HMI is Human Machine Interface designed for industrial applications. We can think of HMI systems as a “window” of a process. This window can be on special devices such as operator panels or on a computer. An HMI system has connected with both hardware and software components of an industry so that, the HMI can interchange information between the user and the system.
The human-machine interface (HMI) is the collection of screens, graphic displays, and other technologies used by the operator to monitor and interact with the control system
The signals of the process are conducted to the HMI by means of devices with input/output cards in the computer, PLC’s,RTU (remote units) or Drive’s, All these devices must have a communication that the HMI understands.
Functions of an HMI Software:
Monitoring: It is the ability to obtain and display plant data in real time. This data can be displayed as numbers, text or graphics that allow a reading easier to interpret.
Supervision: This function allows, together with the monitoring, the possibility of adjusting the working conditions of the process directly from the computer.
Alarm: It is the ability to recognize exceptional events within the process and report them
Control: It is the ability to apply algorithms that adjust the values of the process and thus maintain these values within certain limits.
Historian: It is the ability to display and store in files, process data at a certain frequency. This storage of data is a powerful tool for the optimization and correction of processes.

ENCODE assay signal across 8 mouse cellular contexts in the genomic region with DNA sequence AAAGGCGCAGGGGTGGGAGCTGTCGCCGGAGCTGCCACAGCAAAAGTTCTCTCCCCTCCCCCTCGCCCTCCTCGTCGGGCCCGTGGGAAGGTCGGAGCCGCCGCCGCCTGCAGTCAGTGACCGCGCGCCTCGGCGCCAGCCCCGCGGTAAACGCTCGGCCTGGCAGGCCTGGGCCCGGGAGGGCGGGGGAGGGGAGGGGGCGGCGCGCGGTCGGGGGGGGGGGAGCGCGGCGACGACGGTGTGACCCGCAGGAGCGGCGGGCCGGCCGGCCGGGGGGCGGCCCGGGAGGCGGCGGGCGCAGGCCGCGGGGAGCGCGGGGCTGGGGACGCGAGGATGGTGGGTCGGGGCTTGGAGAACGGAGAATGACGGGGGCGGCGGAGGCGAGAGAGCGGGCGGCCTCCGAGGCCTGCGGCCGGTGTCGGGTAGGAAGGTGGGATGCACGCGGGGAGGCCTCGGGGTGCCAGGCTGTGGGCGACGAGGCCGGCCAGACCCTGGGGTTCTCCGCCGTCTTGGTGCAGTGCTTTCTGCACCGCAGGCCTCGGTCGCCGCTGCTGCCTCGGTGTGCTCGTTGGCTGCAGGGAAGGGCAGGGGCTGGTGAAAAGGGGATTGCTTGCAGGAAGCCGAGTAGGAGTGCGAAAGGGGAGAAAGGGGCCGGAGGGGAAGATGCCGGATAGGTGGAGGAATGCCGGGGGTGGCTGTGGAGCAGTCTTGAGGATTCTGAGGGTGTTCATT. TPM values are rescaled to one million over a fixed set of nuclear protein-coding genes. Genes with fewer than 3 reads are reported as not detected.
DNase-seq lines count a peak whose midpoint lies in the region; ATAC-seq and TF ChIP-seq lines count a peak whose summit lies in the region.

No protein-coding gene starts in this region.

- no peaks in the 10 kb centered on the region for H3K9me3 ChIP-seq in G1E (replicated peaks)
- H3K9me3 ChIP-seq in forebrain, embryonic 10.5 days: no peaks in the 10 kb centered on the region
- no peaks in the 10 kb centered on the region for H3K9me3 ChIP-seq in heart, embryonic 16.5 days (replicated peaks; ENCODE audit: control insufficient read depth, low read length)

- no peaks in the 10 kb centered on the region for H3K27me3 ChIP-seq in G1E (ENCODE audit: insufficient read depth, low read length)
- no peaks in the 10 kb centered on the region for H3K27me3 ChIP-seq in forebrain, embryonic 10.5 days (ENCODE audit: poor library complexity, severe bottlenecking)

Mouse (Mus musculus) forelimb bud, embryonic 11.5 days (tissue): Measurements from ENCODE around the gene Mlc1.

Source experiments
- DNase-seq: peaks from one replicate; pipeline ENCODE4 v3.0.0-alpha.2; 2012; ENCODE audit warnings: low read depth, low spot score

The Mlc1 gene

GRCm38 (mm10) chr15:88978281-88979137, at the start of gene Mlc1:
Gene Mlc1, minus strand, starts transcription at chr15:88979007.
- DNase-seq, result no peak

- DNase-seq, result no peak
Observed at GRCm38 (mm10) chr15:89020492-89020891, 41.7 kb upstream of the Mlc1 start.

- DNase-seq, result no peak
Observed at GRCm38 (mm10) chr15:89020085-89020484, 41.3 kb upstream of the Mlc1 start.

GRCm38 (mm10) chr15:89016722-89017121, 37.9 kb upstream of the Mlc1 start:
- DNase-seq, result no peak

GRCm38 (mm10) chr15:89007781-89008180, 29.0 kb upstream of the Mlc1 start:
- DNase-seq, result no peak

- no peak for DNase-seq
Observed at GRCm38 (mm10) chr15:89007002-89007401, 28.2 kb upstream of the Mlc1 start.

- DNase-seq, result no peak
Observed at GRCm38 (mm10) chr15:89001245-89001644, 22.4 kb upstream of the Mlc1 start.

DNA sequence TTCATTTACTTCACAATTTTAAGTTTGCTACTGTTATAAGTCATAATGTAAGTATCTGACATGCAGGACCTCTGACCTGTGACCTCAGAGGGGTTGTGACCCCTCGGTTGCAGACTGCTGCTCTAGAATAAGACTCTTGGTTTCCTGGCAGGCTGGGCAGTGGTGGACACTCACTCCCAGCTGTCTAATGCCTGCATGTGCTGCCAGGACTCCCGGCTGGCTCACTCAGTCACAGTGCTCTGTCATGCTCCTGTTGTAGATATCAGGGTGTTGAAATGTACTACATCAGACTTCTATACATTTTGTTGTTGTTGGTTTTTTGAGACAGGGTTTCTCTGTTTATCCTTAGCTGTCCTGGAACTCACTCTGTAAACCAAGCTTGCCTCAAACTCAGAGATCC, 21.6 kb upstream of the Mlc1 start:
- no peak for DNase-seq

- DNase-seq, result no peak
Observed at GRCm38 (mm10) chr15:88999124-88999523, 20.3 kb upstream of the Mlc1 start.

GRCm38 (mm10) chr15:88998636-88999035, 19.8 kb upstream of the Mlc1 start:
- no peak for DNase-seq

Displays should be designed in a hierarchy that provides progressive exposure of detail. Displays designed from a stack of P&ID schematic designs will not have this; they will be “flat” like a computer hard disk with one folder for all the files.
There are four-level display hierarchy:
Level 1 - Operational overview:
Overview graphics are usually not designed for making control interactions. It is an overall indicator as to how the operation is running. It provides clear indication of the current performance of the operation by tracking the Key Performance Indicators.
Level 2- Unit Control:
A process consists of different small units, each unit has its own process system. There is a Level 2 graphic for each separate main unit operation. It is designed to contain all the information and controls necessary to perform almost all the tasks of the operator associated with that section from a single graphics.
Level 3- Unit Detail:
Level 3 graphics provide all of the detail about a single piece of equipment. These are used for detailed diagnosis of problems. They show all of the instruments, interlock status, and other details. A schematic or P&ID type of depiction is often desirable for a Level 3 display.
Level 4- Support and Diagnostic Displays:
Level 4 displays provide the most detail of subsystems, individual sensors, or components. They show the most detailed possible information about the system and subsystems.
Types of HMI:
Developed to measure: They are developed in a graphical programming environment such as VC ++, Visual Basic, Delphi, etc.
HMI canned packages: These are software packages that cover most of the standard functions of SCADA systems.